Haka Game Park Zimbabwe has been declared a Ramsar site along with other six Ramsar sites in Zimbabwe. A Ramsar Site is a wetland site designated to be of international importance under the Ramsar Convention also known as the Convention on Wetlands. A wetland is an area where water is the primary factor controlling the environment and the associated plant and animal life. Wetlands are known as Matoro/mapani in Shone, Amaxhaphozi Ndebele. When an area has been declared a Ramsar site, it has to adhere to the Ramsar Convection strict guidelines. There are over 2 400 Ramsar sites in the world covering 2.5 million square kilometers. Ramsar aims to halt the worldwide loss of wetlands and to conserve through wise use and management of those that remain.
Designated Ramsar Protected Wetlands Sites in Zimbabwe.
- Cleveland Dam ( Haka Game Park Zimbabwe)
- Driefontein grasslands.
- Middle Zambezi/Mana Pools
- Lake Chivero
- Monavale Vlei (Harare)
- Chinhoyi Caves
How Human Activity is destroying Wetlands in Zimbabwe
Wetlands are under threat in most countries, worldwide. Human activity is the most dangerous to our natural environment. Our environment is meant to sustain us and we are meant to take care of it accordingly. The problem is humans exploit the environment without thinking of tomorrow. Some of the activities that are destroying wetlands;
- Resource extraction – Deforestation
- Farming activities
- Illegal waste disposal
- Road Construction
- Commercial and Residential Development.
How to take care of Our Ramsar sites.
- Avoid using them for farming activities.
- Remove litter around the wetland.
- Constantly Plant trees.
- Observe the rules for the wetland when you visit for recreational purposes.
The pangolin is one of the under-rated endangered species in Zimbabwe and beyond. The endangered mammal commonly known as Haka and Inkhaka in Ndebele receives more threats in Zimbabwe due to cultural beliefs centered around it. There is a strong need to protect the Haka species before it becomes one of the folktales we tell generations to come. Protecting the Haka (pangolin) was the sole reason why Haka Game Park was established. Across the world, it is recorded as the most trafficked mammal by the African Wildlife Foundation. We have to contribute to the protection of the Haka species.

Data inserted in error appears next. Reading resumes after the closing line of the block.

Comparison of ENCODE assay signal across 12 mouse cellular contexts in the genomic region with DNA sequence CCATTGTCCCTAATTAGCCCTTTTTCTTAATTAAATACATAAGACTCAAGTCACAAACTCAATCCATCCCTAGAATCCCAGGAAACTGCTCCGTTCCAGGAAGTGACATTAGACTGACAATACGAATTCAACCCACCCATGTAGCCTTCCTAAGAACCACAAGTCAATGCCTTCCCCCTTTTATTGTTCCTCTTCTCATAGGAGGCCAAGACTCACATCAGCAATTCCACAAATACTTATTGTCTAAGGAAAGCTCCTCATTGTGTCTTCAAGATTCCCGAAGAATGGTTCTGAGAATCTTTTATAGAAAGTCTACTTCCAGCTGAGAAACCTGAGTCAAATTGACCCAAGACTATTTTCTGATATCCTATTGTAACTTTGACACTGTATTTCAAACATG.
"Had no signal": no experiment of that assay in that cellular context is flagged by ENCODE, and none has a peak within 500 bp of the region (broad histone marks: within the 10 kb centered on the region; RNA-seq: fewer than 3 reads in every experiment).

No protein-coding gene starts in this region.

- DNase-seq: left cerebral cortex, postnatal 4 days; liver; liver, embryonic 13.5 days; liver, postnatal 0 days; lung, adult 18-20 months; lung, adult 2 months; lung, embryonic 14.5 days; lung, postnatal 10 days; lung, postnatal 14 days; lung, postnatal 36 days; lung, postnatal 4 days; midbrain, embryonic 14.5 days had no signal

The average weight of the pangolin is twenty (20) kgs. It is a mammal, although often mistaken as a reptile because of its scales. Their scales make up to 20% of their total body weight. The scales are for defense mechanisms. When in danger, the pangolin rolls up, and the scales perform a cutting motion. When threatened, they can also emit a noxious-smelling acid from their glands, similar to skunks except there is no spraying. The pangolin is a toothless animal, its stomach is responsible for grinding food because of its gizzard-like structure. You might think its long tongue compensates for it is toothless. The tongue is said to be longer than its body. The length of its tongue helps it burrow the insects underground. During the day, the haka remains in its burrow and goes hunting at night.
Cultural beliefs about the pangolin
In Zimbabwe, the haka is believed to be a sacred animal meant to be gifted to chiefs and leaders. It is also believed that its scales, when mixed with bucks from other trees neutralize witchcraft powers and evil spirits. Their scales are made of keratin, which is the same substance that makes up human hair and nails. Some believe the scales have healing properties. It is said that the pangolin scales can heal cancer asthma amongst other things. This, however, has not been scientifically or medically proven to be correct. All these theories have contributed to the endangerment of the species.
How Can you help in Keeping the Pangolin safe?
The first step towards change is raising awareness. When people are conscious of their decisions they are likely to make better choices. Raise awareness by educating about this endangered species in schools. If we don’t take initiative in educating the younger generation, the myths about the mammal will be passed on from generation to generation and it will become extinct. Let us engage our communities in raising awareness and protecting the haka species.
World Pangolin Day 16 February